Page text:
Organizations may get involved with political issues without jeopardizing their tax-exempt status by actively engaging in lobbying through holding educational sessions or distributing educational materials. As long as it is educational in nature and does not promote a political view or attempt to influence anyone, this type of involvement would be deemed acceptable under the IRS rules and regulations for tax-exempt organizations.

In order for the IRS to be able to monitor lobbying and political activities, tax-exempt organizations that participate in lobbying are required to complete Schedule C, Lobbying, when filing their annual Form 990, Return of Organization Exempt From Income Tax. In addition to the IRS limitations placed on lobbying activities, tax-exempt organizations are also governed by state and federal lobby disclosure laws which require certain organizations and individuals to register when they begin to engage in lobbying and to file periodic reports with respect to their lobbying activities.

Internal Revenue Code §501(h) Election

Pursuant to current IRS rules and regulations outlined on its website, www.irs.gov, organizations other than churches and private foundations may elect the expenditure test under IRC §501(h) as an alternative method for measuring lobbying activity. Under the expenditure test, the extent of an organization’s lobbying activity will not jeopardize its tax-exempt status, provided its expenditures, related to such activity, do not normally exceed an amount specified in IRC §4911. This limit is generally based upon the size of the organization and may not exceed $1,000,000.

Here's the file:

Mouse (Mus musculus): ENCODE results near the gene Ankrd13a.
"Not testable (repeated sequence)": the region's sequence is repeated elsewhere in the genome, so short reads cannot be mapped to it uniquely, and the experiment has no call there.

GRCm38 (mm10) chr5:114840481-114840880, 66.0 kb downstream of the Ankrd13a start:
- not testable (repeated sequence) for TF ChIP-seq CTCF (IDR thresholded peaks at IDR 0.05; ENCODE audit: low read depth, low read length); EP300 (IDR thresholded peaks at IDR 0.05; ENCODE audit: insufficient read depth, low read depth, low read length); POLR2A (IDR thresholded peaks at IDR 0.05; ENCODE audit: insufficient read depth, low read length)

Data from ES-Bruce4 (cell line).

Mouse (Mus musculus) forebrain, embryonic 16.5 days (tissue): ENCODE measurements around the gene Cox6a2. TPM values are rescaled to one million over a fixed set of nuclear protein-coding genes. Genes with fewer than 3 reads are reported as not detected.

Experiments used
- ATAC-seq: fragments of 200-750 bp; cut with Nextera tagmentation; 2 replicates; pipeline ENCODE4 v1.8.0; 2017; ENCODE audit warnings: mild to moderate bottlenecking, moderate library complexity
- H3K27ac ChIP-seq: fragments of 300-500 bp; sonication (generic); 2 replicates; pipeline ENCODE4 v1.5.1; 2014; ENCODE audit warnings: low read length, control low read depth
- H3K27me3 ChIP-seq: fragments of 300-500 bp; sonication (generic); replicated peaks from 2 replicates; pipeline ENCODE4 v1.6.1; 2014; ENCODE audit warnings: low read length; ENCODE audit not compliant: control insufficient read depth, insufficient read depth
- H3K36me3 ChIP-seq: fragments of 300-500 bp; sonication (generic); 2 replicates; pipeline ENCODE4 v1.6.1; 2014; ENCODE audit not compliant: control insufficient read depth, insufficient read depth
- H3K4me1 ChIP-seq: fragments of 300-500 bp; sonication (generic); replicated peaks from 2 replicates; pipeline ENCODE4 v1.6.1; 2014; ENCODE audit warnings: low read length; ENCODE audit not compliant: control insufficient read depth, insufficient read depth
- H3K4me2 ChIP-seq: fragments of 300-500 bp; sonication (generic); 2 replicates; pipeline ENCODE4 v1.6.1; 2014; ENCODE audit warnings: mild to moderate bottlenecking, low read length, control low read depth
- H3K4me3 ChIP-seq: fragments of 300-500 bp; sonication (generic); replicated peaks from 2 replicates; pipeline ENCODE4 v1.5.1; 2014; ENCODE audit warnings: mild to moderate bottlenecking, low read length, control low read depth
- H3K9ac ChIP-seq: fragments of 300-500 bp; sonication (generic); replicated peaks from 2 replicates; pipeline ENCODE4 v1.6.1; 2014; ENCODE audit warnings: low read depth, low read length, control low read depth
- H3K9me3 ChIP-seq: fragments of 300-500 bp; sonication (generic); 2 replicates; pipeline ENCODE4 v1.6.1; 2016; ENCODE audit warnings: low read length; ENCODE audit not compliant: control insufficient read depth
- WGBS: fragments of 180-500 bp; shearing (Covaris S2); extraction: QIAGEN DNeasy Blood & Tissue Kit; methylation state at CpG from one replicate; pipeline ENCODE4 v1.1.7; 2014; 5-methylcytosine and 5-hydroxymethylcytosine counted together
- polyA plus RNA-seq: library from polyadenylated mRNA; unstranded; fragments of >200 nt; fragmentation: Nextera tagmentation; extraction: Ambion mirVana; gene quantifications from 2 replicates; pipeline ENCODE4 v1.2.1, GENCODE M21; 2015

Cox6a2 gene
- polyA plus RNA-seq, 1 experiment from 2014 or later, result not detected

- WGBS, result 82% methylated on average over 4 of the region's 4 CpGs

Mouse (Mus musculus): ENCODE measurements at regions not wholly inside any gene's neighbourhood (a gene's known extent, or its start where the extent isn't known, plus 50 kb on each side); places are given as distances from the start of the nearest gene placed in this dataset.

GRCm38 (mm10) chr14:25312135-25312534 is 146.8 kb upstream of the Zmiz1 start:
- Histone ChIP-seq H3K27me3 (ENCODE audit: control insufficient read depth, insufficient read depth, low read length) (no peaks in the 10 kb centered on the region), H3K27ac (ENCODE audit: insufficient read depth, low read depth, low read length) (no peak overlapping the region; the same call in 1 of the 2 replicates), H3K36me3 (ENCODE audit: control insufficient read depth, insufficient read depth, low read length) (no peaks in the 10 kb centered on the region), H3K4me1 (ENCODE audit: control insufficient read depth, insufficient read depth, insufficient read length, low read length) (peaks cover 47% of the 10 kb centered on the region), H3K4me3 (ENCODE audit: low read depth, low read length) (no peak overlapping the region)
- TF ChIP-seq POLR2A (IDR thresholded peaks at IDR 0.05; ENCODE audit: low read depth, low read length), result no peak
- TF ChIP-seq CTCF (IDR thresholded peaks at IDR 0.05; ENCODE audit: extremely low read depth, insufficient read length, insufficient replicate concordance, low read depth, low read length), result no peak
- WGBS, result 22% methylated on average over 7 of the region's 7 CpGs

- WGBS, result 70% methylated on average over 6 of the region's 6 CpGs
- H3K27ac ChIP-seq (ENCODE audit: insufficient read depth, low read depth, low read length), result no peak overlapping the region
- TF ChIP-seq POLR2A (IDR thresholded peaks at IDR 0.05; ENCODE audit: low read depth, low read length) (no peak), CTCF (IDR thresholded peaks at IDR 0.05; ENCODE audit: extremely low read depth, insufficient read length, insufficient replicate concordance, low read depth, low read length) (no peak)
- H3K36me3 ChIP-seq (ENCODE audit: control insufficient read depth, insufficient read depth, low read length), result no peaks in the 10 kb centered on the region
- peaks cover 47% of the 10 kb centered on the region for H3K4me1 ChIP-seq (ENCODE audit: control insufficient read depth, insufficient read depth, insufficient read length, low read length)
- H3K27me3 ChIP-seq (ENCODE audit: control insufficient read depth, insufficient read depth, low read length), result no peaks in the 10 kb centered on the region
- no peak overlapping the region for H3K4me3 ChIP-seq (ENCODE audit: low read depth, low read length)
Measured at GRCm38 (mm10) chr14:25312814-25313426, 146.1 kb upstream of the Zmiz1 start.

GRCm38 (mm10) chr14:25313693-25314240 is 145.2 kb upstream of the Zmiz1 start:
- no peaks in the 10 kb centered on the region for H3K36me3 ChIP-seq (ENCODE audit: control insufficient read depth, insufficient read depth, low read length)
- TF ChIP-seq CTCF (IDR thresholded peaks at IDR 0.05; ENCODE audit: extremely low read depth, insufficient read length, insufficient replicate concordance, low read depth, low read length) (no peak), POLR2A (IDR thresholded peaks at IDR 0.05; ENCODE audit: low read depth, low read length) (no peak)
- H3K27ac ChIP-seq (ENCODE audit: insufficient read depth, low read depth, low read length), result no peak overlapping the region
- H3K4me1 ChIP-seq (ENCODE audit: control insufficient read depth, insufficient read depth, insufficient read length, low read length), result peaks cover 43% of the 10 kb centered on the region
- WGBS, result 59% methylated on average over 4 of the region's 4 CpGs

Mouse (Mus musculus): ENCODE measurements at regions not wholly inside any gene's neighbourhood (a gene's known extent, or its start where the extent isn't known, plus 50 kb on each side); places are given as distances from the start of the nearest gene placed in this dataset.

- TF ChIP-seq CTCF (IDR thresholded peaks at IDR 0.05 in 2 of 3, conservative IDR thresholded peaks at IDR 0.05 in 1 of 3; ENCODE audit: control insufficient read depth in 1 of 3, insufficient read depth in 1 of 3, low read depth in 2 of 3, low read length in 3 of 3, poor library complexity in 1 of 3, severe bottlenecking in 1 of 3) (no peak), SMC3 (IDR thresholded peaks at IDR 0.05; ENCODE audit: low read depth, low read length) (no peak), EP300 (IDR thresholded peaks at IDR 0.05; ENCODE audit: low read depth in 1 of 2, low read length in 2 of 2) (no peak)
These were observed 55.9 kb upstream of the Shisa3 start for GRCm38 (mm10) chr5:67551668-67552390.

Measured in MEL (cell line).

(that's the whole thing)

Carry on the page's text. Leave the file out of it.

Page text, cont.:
In addition, organizations electing to use the expenditure test must file Form 5768, Election/Revocation of Election by an Eligible IRC §501(c)(3) Organization to Make Expenditures to Influence Legislation, at any time during the tax year for which it is to be effective. The election remains in effect for succeeding years unless it is revoked by the organization. Revocation of the election is effective beginning with the year following the year in which the revocation is filed.
Finally, pursuant to IRS rules and regulations, under the expenditure test, an organization that engages in excessive lobbying activity over a four-year period may lose its tax-exempt status, making all of its income for that period subject to tax. Should the organization exceed its lobbying expenditure dollar limit in a particular year, it must pay an excise tax equal to 25 percent of the excess.


If a tax-exempt organization pays anyone such as a staff member, outside lobbying firm or a volunteer who is reimbursed for expenses, to influence legislation or administrative rules, it is recommended that the organization explore the extent to which these laws may apply. It is understood that all individuals are able to voice their personal opinions regarding issues that are important to them, whether or not they are political in nature. However, it is important that tax-exempt organizations understand the IRS rules and regulations and educate their employees so that they are able to personally become involved with these types of activates, if they wish to do so, without jeopardizing the organization’s tax-exempt status.


2013 Instructions for Schedule C: Political Campaign and Lobbying Activities

Schedule C: Political Campaign and Lobbying Activities

IRS Form 5768: Election/Revocation of Election by an Eligible Section 501(c)(3) Organization To Make Expenditures To Influence Legislation